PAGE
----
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Volunteer chaplains fight odds at Ellis County’s jail

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Ellis County Press
WAXAHACHIE — Volunteer chaplains in the Ellis County Detention Center are fighting an uphill battle in an effort to give God a chance to rehabilitate prisoners.

The main obstacle?


'Some are there only 24 or 48 hours,' said Chaplain Gene Calvert. 'They may stay up to four months before release or sentencing to Huntsville. We have to make every moment count.'

According to Calvert, 80 percent are incarcerated because of drug- or alcohol-related crimes. 'Either driving while intoxicated, or doing something else they shouldn't be doing,' he said.

Consequently, one of the main focus points for chaplains is a 12-step program for substance abusers.

The program, nicknamed CASA, which stands for 'Christ Against Substance Abuse,' seeks to acquaint inmates with the Bible and the teachings of Christ in a one-on-one setting. But CASA takes 12 to 14 weeks to complete.

'Sometimes an inmate gets transferred to Dallas after a couple of weeks,' said Calvert. 'Later, they may be transferred back, or they may not.'

Calvert has volunteered an average of 35 to 40 hours a week at the jail for the last four years. His associate, Randall Dyess, has been going in for eight years. Both men are self-supporting — Calvert as a manufacturer's representative and Dyess as co-owner of a company that manufactures cooling units.

Other volunteers include Ron Ansell, owner of a printing company; Tommy McLemore, Junior High School Principal; Rick Newsom, an accountant; Darren Bentley, a res-tauranteur; and Paul Cornwell, who is with TXU in Dallas. A total of about 50 area evangelists are approved to enter the facility.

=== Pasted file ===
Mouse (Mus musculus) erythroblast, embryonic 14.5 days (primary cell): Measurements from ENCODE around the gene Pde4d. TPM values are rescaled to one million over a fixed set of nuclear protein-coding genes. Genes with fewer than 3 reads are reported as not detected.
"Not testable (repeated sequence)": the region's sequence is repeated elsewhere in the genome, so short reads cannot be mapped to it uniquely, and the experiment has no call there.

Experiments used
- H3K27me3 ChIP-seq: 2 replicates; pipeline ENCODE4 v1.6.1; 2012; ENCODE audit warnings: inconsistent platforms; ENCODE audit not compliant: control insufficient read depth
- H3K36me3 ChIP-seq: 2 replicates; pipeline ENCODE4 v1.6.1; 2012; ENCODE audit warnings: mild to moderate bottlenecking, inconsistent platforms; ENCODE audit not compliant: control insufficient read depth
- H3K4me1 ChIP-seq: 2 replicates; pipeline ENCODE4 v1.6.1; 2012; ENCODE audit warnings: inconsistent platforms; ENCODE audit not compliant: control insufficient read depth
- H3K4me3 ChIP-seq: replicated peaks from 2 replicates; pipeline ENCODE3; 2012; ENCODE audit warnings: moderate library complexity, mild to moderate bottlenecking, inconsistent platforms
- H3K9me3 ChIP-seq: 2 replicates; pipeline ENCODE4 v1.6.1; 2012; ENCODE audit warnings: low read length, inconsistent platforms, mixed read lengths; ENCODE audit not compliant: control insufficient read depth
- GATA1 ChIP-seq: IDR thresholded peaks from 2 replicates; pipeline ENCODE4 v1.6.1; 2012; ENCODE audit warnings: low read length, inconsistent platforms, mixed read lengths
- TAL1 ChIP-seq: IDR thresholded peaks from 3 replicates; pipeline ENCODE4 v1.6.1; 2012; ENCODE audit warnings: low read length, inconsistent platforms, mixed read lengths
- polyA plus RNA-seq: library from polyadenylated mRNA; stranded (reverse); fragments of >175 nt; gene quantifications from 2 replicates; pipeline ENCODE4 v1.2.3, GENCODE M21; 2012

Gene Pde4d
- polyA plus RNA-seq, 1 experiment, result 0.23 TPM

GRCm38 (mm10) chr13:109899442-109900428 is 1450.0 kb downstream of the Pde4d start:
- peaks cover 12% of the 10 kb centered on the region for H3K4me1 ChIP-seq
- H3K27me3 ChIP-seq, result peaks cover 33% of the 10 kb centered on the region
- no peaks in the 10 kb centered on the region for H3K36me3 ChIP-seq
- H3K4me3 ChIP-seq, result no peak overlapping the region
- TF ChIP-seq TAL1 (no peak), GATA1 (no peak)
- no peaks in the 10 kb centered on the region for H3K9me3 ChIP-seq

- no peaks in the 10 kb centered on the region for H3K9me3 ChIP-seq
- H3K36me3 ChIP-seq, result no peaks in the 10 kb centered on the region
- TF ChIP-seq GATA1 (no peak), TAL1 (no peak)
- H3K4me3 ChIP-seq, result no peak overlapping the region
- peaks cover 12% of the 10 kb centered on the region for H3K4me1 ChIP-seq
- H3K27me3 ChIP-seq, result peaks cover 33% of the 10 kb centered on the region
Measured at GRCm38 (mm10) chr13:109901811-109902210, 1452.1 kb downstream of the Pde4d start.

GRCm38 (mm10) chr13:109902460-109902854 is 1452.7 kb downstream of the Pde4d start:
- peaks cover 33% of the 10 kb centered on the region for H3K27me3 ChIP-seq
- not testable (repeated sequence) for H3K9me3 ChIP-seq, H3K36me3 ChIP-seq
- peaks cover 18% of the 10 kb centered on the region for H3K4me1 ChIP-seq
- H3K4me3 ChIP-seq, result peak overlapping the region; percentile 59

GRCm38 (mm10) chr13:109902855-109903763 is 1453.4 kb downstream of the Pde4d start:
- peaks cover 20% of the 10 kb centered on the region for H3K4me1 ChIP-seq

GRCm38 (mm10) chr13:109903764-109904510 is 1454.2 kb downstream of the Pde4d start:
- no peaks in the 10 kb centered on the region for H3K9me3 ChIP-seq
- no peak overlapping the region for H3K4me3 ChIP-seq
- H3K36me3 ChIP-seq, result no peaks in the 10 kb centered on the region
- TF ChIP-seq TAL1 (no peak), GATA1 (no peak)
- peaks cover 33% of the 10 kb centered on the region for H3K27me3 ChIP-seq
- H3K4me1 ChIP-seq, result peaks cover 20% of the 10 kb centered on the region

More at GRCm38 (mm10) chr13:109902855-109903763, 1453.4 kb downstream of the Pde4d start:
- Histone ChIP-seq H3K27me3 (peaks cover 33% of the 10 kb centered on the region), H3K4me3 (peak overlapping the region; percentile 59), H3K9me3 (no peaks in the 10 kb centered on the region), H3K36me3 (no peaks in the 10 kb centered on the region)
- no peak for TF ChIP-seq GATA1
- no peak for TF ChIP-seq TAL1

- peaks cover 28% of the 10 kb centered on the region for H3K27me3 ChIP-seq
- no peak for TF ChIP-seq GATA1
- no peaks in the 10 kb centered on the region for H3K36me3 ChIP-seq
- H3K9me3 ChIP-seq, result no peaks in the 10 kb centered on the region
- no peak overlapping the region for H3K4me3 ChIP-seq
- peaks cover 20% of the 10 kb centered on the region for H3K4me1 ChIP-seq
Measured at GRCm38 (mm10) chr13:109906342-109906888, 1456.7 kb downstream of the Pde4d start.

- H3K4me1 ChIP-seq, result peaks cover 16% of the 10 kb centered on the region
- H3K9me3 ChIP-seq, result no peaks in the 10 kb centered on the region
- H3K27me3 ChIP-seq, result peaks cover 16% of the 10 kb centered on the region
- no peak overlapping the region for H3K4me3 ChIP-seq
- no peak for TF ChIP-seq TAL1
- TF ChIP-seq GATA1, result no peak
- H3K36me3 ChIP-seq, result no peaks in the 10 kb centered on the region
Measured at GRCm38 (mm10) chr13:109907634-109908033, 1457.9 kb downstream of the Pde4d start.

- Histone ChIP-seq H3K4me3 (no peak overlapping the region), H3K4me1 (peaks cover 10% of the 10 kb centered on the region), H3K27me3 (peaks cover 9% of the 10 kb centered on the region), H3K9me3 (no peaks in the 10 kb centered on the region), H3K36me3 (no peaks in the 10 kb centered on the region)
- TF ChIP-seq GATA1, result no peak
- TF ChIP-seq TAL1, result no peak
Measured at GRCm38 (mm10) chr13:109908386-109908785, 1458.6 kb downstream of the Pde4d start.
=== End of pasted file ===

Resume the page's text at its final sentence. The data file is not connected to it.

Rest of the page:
In addition to the 12-step program, these volunteers also offer a number of Bible studies and church services. Utilizing a curriculum called 'New Life Behavior,' which was developed by Dr. Hillary Motzinger of Lancaster, the men teach inmates about true freedom, Christian marriage, parenting and sense of self among other topics.

Any inmate who requests a Bible receives one, and all are encouraged to write letters to family members or friends. Waxahachie's College Street Church of Christ provides funding for the Bibles, the curriculum, the stationery, and any other paperwork.

Calvert said Sheriff Ray Stewart is supportive of the ministry. 'We've been through quite a few administrations,' Calvert stated. 'Every kind of abuse to every kind of help.'

But other obstacles to effectiveness are facility space and turnover of jail personnel. The current building contains only one multi-purpose room, and that room has to be used for everything, including training of staff.

'The administration has first choice, so if anything comes up, we have to cancel,' said Calvert. 'We have to constantly start and stop.'

But Calvert hopes building the new detention center will alleviate some of this trouble. Ground-breaking ceremonies for the center are scheduled for Oct. 2.

The personnel turnover problem, Calvert believes, is caused by low salaries.

'They can make more money at McDonalds,' he mused. 'As soon as they are certified, they go to some city or to the academy, and they can double their salary overnight that way.'

Calvert says the county spends a great deal of money on training for employees who don't stay.

'The system runs on money,' Calvert continued. 'Sometimes I wonder if justice is not just one big dollar sign.'

Calvert has seen prisoners have their probation revoked over a dollar. Some individuals are seemingly harassed, more and more demands placed upon them, while others slide by. 'I don't know if they're trying to get the numbers up (on prisoners in this jail), or what,' he said.

Despite the difficulties, the men have seen some fruits of their labors: Approximately 100 men and women have been baptized so far this year. Some, they never hear from again.

'Most go on to fulfill their sentences to society,' Calvert said. 'By law, when an individual is transferred, they must correspond back to us before we can find out where they go.'

About 100 prisoners currently correspond with the chaplains.

And the volunteers keep working, with one thing uppermost in their minds. 'I love them,' Calvert said softly of the inmates, 'because they are a child of God. I can show them a better way.'

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